The Dagens Industri (DI) business daily reported on Friday that the ministry is looking into adding not only IT services to the tax deduction scheme, but also potentially several other new areas.
DI reports that the government may present the new services in its autumn budget.
The existing tax deduction system applies to help at home such as cleaning and babysitting, but also covers the employment of plumbers, electricians, and other tradesmen for home improvement projects.
The government said it partly introduced the system to stimulate an existing but often cash-in-hand sector of the Swedish economy, while critics have said the state is left picking up the tab for the convenience of the middle class.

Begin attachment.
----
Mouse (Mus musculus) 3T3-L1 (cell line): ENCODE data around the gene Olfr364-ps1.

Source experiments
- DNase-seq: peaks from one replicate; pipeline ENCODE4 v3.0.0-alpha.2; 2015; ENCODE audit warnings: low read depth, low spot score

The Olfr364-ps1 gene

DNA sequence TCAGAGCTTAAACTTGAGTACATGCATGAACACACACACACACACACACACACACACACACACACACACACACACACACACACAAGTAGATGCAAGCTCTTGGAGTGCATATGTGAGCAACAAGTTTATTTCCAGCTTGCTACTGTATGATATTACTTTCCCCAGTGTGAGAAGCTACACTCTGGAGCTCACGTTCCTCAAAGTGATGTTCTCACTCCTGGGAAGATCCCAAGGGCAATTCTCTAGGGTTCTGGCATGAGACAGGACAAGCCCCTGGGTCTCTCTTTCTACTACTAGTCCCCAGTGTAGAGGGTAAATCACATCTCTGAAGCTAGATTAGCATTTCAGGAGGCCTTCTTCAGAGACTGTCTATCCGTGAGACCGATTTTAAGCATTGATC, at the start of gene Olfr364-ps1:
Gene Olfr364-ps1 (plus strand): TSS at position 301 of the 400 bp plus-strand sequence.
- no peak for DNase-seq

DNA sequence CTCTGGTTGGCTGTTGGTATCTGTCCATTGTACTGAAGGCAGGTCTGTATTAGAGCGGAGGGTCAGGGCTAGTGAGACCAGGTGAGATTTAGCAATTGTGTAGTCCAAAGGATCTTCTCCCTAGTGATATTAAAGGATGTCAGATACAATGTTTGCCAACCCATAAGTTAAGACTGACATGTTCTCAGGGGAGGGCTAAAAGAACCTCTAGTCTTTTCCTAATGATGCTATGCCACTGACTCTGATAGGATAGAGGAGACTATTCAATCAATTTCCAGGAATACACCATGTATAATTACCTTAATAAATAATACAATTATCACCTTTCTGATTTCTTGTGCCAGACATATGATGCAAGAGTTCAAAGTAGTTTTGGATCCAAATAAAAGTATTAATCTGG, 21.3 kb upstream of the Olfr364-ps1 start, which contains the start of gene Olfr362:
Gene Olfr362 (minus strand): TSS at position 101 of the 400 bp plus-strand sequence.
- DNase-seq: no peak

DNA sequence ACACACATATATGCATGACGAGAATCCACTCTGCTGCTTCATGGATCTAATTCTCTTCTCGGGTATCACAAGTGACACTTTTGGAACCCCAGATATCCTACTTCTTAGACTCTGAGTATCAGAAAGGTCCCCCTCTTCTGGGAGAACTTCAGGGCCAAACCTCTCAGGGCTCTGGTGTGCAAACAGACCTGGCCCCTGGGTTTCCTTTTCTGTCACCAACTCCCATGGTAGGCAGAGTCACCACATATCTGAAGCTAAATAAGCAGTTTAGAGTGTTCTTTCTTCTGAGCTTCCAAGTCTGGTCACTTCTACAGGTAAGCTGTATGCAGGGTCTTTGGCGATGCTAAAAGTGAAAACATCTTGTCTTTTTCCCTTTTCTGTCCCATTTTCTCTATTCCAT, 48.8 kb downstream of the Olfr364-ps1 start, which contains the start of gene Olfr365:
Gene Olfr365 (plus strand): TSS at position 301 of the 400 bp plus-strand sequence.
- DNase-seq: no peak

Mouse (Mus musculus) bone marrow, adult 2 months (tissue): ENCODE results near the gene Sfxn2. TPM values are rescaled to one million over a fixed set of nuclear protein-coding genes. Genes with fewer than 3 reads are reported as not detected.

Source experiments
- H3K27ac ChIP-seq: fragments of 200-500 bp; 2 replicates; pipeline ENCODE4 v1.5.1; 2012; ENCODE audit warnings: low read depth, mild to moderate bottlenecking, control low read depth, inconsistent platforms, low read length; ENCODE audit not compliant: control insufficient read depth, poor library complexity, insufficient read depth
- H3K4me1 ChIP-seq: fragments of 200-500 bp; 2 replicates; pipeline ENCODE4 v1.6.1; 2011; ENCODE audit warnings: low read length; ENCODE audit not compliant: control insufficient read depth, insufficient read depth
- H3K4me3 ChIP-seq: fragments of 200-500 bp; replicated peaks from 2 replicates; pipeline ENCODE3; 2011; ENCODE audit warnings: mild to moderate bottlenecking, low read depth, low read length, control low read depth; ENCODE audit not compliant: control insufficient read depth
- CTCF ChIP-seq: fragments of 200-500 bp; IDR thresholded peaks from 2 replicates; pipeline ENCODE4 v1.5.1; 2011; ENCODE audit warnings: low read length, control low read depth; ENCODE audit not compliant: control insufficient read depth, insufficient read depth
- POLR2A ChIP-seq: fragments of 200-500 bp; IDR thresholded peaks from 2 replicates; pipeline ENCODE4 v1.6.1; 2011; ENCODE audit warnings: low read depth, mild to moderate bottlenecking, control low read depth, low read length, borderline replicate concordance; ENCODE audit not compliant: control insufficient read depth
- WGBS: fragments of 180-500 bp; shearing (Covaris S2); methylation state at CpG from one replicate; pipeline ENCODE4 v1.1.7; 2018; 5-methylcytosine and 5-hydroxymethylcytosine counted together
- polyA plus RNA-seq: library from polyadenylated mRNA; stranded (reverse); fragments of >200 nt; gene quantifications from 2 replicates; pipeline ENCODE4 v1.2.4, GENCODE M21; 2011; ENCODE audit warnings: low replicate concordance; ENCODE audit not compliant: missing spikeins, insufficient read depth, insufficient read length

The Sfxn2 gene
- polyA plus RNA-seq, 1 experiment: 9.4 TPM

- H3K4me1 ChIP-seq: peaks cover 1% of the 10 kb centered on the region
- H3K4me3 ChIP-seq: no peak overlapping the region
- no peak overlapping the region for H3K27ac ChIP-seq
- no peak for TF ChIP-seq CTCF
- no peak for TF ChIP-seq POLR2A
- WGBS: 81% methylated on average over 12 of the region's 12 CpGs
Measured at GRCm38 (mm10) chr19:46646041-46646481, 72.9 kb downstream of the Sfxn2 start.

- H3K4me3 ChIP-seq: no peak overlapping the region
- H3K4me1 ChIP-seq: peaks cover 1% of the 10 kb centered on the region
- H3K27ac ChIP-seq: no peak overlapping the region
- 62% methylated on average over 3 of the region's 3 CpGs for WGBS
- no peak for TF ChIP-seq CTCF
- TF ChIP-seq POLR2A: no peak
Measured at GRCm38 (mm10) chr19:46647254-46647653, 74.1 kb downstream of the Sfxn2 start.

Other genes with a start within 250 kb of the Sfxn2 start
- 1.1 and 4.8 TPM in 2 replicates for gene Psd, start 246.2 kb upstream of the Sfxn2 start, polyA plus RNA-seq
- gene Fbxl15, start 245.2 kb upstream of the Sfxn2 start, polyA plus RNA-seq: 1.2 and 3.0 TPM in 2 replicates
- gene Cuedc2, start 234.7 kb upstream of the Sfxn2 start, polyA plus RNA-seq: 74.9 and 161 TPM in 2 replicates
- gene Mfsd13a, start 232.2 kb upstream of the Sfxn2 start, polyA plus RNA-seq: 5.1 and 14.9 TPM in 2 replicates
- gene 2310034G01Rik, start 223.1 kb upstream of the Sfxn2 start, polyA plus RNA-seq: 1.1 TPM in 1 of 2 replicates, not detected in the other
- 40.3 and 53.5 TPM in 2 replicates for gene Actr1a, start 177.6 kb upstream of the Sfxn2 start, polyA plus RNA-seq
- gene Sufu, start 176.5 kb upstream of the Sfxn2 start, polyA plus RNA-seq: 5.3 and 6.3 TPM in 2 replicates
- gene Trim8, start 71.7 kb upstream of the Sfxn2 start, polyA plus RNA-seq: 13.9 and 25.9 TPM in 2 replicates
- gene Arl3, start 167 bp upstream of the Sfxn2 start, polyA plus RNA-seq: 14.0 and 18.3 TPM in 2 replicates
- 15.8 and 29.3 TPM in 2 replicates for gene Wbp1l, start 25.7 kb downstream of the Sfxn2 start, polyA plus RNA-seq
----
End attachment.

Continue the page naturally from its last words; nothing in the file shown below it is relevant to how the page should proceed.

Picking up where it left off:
The system is considered contentious in Sweden, although the opposition Social Democrats have signaled they would not scrap the tax breaks it if they come to power in 2014.
The government previously extended the tax-deduction to cover tutors, allowing parents to pay a reduced fee when they employ private tutors for their children.
The teachers unions were critical to the move, warning it could help create a two-tier education system.